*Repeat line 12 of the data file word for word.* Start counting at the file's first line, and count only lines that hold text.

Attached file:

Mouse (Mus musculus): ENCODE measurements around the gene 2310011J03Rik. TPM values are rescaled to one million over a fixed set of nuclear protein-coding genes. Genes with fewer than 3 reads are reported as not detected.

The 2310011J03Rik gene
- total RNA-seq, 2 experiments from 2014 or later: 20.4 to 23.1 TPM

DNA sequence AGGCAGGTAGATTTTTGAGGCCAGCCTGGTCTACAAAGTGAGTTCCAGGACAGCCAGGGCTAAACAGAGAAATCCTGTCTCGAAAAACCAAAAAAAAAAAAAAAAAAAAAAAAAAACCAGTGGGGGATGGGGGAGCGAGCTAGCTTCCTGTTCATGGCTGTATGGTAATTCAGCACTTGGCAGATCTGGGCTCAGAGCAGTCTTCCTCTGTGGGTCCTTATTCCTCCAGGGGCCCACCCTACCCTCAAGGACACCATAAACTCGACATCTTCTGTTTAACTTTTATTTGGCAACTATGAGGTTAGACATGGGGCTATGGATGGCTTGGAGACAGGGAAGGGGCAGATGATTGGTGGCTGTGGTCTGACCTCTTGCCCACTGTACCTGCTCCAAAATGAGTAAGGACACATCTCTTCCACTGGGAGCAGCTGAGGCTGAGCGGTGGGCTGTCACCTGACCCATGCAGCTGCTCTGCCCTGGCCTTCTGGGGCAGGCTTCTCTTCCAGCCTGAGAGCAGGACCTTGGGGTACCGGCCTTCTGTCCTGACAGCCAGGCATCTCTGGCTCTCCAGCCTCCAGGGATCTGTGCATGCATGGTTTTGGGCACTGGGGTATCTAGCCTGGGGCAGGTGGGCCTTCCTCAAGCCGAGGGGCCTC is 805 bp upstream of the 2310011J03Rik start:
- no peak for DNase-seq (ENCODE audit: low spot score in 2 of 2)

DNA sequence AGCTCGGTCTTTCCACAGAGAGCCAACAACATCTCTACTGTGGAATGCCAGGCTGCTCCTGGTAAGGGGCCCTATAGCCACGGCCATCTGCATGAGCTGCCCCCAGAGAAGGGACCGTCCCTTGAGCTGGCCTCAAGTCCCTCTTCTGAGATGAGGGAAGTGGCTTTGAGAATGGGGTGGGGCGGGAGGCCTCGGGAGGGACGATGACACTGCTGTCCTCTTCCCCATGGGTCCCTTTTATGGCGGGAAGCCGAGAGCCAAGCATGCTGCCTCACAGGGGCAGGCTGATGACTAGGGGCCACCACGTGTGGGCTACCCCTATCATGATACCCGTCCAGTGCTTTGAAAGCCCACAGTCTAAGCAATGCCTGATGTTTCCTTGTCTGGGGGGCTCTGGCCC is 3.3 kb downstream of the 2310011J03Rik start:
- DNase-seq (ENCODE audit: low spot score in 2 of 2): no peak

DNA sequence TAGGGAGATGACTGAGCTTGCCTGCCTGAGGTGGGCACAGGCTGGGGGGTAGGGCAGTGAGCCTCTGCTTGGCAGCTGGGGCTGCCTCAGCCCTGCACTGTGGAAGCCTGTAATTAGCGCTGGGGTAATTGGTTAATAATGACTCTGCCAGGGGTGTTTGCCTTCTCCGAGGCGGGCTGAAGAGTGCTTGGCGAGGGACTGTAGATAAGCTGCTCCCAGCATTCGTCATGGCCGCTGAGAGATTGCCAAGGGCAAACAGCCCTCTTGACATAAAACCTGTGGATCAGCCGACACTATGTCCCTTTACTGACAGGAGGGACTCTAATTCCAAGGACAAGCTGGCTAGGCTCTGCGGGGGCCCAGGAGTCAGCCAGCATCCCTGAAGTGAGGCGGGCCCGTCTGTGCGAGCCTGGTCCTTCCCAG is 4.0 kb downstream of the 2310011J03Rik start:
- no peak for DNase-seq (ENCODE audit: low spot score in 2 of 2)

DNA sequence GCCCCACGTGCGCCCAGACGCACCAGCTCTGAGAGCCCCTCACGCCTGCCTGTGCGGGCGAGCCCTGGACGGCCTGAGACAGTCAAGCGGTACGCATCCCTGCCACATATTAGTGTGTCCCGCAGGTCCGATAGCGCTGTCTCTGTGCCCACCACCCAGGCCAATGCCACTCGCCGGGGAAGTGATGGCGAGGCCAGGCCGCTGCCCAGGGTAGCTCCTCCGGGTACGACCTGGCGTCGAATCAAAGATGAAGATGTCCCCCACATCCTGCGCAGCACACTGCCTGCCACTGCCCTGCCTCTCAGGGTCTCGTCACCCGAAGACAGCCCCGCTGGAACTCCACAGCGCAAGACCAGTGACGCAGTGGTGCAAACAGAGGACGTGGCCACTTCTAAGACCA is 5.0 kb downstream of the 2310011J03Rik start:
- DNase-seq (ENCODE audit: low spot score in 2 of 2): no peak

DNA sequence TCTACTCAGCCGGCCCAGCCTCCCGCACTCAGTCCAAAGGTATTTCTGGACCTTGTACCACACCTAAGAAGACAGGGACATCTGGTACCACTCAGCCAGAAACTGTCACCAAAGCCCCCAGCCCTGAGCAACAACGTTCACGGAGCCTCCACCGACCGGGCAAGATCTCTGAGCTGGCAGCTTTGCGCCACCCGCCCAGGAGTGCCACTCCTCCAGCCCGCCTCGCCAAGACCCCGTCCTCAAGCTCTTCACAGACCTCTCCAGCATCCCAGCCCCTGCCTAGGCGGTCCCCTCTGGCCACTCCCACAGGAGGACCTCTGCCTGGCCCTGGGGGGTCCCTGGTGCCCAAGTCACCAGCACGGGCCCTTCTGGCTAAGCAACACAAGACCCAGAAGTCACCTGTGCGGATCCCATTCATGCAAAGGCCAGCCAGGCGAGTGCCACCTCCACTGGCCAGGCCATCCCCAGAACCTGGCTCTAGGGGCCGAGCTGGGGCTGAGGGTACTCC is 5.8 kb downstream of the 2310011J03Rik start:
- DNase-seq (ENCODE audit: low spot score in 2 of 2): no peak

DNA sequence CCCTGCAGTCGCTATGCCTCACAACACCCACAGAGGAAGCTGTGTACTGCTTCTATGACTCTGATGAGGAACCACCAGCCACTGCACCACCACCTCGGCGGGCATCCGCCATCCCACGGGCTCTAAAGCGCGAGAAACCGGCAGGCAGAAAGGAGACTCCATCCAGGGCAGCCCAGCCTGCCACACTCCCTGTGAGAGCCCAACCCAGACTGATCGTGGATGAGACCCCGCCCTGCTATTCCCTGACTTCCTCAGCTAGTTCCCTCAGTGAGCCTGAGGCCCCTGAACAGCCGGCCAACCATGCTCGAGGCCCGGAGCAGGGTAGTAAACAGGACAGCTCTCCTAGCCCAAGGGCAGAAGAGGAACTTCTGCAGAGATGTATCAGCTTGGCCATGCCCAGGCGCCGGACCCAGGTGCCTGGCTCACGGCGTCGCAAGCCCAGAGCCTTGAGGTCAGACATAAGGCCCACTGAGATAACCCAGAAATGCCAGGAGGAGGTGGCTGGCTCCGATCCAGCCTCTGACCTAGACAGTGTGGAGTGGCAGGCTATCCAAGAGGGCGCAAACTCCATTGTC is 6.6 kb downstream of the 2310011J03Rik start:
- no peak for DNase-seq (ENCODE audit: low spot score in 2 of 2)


DNA sequence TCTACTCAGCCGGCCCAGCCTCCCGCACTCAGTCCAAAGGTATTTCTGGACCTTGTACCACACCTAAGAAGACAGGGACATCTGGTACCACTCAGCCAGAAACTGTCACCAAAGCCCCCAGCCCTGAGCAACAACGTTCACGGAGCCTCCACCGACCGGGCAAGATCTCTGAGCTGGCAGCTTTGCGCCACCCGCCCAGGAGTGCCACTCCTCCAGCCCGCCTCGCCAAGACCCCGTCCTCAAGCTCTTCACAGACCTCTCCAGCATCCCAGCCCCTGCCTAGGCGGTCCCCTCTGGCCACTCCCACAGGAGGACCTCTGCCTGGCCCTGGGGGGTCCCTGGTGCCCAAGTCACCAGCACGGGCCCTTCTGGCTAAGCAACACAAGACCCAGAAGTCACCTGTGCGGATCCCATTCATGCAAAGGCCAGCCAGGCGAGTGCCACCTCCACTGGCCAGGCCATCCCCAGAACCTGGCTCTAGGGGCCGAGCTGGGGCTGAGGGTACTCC is 5.8 kb downstream of the 2310011J03Rik start: